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How Greece became a solar leader

A small-scale solar PV facility alongside a watermelon farm in Crete, Greece. Photo: Nick Hedley/The Progress Playbook
A small-scale solar PV facility alongside a watermelon farm in Crete, Greece. Photo: Nick Hedley/The Progress Playbook

Greece has overtaken the Netherlands to become Europe’s solar PV leader, with 19% of its electricity coming directly from the sun in 2023, according to data collated by Ember.

Greening the grid: All renewable technologies now cover half of Greece’s annual electricity requirements, with a slight decline in hydro output in recent years being more than offset by the surge in solar installations and steady growth in wind (now at 22% of the mix).

As a result, coal’s share has slipped to a historic low of less than 5%, and will continue to decline with a number of plant closures scheduled in the months ahead. The Public Power Corporation aims to phase out the dirtiest fossil fuel by 2026, and policymakers have set roughly 1.4 billion euros aside to assist communities that currently rely on the sector.

Policy support for PV: While solar installations were initially driven by a feed-in tariff scheme and state-led auction programme, the country has seen a marked acceleration in deployments since 2019 thanks to a range of policy tweaks.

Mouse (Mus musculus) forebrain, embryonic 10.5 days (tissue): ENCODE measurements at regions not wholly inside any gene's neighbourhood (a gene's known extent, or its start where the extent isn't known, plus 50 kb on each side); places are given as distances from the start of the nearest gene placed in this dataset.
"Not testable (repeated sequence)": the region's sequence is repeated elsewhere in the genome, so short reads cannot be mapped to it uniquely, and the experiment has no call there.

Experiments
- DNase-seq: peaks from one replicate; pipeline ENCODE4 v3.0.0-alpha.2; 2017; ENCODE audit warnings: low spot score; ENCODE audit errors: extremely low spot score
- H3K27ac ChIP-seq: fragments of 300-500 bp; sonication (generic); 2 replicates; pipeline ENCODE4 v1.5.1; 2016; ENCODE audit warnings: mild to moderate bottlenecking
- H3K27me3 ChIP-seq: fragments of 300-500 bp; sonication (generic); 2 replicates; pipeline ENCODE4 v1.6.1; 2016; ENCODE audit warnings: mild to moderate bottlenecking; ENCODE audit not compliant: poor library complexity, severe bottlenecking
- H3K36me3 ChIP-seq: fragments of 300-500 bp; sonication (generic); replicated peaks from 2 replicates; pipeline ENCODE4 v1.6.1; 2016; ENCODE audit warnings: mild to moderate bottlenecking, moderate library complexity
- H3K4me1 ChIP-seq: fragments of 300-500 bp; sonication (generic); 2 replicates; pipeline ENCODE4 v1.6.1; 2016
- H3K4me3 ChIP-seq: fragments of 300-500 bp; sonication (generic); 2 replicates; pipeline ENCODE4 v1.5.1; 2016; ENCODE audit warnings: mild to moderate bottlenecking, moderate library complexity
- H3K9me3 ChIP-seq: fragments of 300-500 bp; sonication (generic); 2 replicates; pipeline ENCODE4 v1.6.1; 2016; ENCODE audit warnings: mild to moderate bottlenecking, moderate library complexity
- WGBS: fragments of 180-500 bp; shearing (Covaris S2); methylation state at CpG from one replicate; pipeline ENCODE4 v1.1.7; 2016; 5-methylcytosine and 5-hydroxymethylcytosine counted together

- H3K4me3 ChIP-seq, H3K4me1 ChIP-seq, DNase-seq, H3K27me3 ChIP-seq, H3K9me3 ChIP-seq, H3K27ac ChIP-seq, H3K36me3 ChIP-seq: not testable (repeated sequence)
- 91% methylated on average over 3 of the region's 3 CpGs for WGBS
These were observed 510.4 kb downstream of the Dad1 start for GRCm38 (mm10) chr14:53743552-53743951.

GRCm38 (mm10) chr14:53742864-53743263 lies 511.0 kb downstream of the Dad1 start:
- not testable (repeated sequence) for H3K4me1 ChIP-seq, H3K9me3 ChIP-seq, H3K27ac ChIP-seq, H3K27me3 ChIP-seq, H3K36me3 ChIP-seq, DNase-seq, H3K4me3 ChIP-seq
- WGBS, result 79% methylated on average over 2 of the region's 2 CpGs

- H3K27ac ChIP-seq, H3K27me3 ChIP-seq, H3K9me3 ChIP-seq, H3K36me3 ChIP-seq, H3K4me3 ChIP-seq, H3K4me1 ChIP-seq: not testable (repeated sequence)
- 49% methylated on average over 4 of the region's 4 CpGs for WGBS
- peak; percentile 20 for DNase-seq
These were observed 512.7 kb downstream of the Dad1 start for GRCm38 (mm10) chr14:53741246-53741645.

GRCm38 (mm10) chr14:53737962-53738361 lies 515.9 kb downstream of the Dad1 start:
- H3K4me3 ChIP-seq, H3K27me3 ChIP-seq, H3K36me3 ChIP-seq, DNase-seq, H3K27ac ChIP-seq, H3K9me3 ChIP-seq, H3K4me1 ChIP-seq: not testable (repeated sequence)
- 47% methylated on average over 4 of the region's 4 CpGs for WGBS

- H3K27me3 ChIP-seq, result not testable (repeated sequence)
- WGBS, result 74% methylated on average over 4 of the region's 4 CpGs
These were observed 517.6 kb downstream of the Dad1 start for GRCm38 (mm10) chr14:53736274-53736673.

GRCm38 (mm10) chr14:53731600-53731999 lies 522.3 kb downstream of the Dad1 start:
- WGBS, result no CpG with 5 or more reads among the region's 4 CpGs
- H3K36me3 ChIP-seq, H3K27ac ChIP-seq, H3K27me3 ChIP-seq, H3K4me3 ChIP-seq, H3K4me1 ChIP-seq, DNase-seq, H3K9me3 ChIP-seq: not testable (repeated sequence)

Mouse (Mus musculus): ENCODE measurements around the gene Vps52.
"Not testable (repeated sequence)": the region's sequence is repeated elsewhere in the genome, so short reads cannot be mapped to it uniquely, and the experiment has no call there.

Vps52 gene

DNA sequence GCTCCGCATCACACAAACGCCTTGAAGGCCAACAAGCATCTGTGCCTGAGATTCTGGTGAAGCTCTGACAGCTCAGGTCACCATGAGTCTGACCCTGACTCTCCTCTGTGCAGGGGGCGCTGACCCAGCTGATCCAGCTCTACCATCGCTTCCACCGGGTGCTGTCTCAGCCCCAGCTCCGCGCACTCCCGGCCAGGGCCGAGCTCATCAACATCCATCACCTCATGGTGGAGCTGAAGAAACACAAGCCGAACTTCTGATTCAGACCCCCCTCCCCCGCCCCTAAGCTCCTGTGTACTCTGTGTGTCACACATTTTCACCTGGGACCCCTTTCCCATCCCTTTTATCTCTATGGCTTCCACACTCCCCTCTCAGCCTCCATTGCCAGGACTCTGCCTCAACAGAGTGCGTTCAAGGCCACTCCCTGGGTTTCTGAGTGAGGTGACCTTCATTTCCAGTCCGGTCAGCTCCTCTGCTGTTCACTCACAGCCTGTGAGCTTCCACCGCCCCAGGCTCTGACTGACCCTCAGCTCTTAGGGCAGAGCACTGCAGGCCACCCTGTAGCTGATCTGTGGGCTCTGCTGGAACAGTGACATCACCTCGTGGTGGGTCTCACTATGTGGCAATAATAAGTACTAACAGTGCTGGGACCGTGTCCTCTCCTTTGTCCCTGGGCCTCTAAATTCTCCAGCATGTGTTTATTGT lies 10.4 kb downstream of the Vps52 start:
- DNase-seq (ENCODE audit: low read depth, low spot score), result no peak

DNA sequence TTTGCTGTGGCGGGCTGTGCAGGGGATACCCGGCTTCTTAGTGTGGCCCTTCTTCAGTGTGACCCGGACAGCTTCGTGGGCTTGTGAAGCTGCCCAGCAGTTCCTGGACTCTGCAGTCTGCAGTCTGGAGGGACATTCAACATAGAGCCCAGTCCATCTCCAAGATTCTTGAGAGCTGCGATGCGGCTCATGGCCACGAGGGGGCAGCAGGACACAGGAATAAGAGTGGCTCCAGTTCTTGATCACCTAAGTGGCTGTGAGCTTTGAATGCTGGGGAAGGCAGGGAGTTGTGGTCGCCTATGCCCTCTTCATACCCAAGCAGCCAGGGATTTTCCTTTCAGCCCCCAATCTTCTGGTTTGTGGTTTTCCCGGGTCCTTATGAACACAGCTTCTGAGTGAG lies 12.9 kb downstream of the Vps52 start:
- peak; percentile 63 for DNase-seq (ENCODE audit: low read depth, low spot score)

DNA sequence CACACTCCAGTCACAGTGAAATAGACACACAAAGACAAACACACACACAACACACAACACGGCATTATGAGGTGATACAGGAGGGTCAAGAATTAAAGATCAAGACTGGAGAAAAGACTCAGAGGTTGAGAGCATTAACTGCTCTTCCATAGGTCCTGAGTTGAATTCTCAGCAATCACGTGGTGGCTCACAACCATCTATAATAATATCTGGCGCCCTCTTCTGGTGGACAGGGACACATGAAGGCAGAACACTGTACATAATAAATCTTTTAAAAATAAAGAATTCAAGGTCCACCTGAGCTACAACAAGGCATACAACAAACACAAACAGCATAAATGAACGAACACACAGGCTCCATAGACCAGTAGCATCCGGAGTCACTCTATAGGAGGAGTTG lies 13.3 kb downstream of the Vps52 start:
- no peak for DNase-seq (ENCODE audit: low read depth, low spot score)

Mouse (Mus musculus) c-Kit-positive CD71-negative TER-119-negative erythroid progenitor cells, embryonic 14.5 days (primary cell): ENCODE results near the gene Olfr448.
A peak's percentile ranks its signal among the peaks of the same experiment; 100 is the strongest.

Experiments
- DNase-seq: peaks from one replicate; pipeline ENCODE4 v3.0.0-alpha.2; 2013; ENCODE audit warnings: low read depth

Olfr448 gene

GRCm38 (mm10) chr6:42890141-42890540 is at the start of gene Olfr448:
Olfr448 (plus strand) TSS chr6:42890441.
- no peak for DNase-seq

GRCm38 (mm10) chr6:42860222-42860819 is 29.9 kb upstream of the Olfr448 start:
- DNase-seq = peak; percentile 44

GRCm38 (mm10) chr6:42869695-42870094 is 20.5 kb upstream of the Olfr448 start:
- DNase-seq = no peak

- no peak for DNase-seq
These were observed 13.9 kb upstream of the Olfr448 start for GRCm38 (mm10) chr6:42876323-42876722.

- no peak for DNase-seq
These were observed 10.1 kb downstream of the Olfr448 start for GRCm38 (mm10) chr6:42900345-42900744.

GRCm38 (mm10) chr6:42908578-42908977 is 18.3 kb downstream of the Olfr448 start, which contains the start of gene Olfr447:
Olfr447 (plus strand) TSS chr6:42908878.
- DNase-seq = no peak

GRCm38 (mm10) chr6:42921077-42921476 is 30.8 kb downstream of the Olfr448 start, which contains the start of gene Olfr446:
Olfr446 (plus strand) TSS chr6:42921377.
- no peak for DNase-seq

In particular, Ember notes, the country introduced a temporary feed-in premium for small ground-mounted solar PV systems, simplified permitting procedures, and encouraged subsidy-free power purchase agreements within the private sector.

Recent enhancements to the state’s auction process are also fuelling growth, according to the International Energy Agency (IEA).

Under the new auction system, project subsidies are awarded via a two-way contract for difference. In essence, if market prices are below a project’s bid price, the project receives the difference as a subsidy, whereas if market prices are above the bid price, the project pays the excess.

Since May 2020, regulators have also taken steps to simplify the licensing and permitting process, per the IEA.

First, they abolished the need for generation licences, which required a lengthy application process, and replaced them with certificates that can be secured online within 20 days. In addition, a new law has sped up environmental application processing and reduced land-use restrictions for all renewable projects.

More recently, laws were passed to speed up approvals for grid-connection applications.

These support measures, in aggregate, helped double solar’s share of the national electricity mix in just two years.

More to come: Having already seen periods of 100% renewable-based power, Greece plans to get to the 80% mark on an annual basis by 2030 as its first offshore wind farms come online and the onshore wind, solar, transmission, and energy storage sectors scale up.

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